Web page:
Mirko and Slavko

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Mirko and Slavko
Mirko i Slavko.jpg
Mirko (right) and Slavko (left)

AuthorDesimir Žižović "Buin"
Original titleMirko i Slavko
Illustrator
  • Desimir Žižović "Buin"
CountryYugoslavia
LanguageSerbo-Croatian
Genre
PublisherDečje novine
Published1958 - 1979
No. of books72

Mirko and Slavko (Serbo-Croatian: Mirko i Slavko) was a Yugoslav comic book series about two Partisan couriers, started in 1958 and ended in 1979. The creator and the main author of the series was artist Desimir Žižović "Buin". During the 1960s and early 1970s, Mirko and Slavko was the most popular comic in Yugoslavia, becoming the only Yugoslav comic to be adapted into a live action film during the existence of the country.

Background and history[edit]

The creator of Mirko and Slavko, Desimir Žićović "Buin", was born in the village of Gornji Branetići.[1] He spent most of World War II as a member of the Chetniks movement.[1] There were different testimonies about him joining the Chetniks: by some, he joined the Chetniks voluntarily, by others, he was recruited without his will.[1] It is certain that he spent some time under the command of Ljubo Novaković, before he was spotted by Dragiša Vasić, who sent him to work for the illegal newspaper Ravnogorski borac (Ravna Gora Fighter) as an illustrator.[2] At the very end of the war, Žižović joined the Yugoslav Partisans.[1] After the end of the war, he returned to his native village, where he painted and sculpted.[1] For a period of time he worked as a designer in Titoplastika, a factory that produced packages for various products.[3] He was spotted by Dečje novine editor-in-chiefs Srećko Jovanović as a self-taught, but talented artist, and got an opportunity to create illustrations for various publications for children.[1]

In the late 1950s, the publisher Dečje novine published an edition of historical comics entitled Nikad robom (Never a Slave). The edition featured heroic stories from the history of South Slavic people:[4] stories from Croatian–Slovene peasant revolt, First and Second Serbian Uprising, World War I etc.[1] In the late 1950s, Dečje novine decided to introduce a comic about Yugoslav Partisans. In 1958, Žižović created the first episode of Mirko and Slavko for the edition.[1] The story initially featured only Mirko (who was, reputedly, modeled after Žižović's son), while Slavko was added to the story later.[1] Žižović chose the names Mirko and Slavko because they were common in all parts of Yugoslavia.[5]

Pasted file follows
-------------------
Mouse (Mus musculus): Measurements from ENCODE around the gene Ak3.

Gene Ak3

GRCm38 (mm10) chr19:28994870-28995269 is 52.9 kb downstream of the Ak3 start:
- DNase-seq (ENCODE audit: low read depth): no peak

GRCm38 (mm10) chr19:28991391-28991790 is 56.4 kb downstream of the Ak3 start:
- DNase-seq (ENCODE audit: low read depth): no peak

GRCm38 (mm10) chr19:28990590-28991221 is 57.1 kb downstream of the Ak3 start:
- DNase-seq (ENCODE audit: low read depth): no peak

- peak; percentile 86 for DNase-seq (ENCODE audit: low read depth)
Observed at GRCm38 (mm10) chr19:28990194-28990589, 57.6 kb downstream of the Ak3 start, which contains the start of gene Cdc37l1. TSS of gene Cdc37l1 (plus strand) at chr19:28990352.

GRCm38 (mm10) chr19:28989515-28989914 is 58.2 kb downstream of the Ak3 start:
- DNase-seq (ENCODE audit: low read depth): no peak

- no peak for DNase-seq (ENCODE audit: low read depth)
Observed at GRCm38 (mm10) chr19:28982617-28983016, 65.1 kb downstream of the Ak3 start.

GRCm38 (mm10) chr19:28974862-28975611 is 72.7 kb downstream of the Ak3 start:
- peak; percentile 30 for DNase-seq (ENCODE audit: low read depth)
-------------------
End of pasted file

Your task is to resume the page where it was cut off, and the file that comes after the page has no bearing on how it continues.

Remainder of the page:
Mirko and Slavko episodes (as well as the other comics from Nikad robom) were published as 32-page comics, with 16 pages printed in color, in the format of 14,5x20,5 cm.[4] Prior to Mirko and Slavko, the comics from Nikad robom edition were sold in 35,000 to 50,000 copies.[4] However, stories of Mirko and Slavko were excellently received, and gradually upstaged all the other comics from Nikad robom edition.[1][4] The editors of Dečje novine decided to risk and print Mirko and Slavko in 120,000 copies, but soon found out that the demand for Mirko and Slavko was even larger.[4] At its peak of popularity, an episode of the comic was sold in more than 200,000 copies.[1][4][6] Gradually, other artists started working with Žižović on the comic: they would usually draw minor characters and background, and Žižović would later add main characters.[4] Artists which worked with Žižović on Mirko and Slavko include Živorad Atanacković, Ratomir Petrović, Branko Plavšić, Milan Vranešević, Mile Rančić, Leo Korelc, Brana Nikolić, Nikola Mitrović "Kokan", Slaviša Ćirović, Stevica Živanov and others.[4] The stories were initially written by Žižović himself, and later by various writers; the most successful ones were written by journalist Žarko Vukosavljević.[4] Serbian cartoonist Aleksandar Zograf and comic book artist and historian Zdravko Zupan pointed out that Mirko and Slavko was not created with the purpose of political indoctrination of the youth, and that it was primarily an action comic.[1]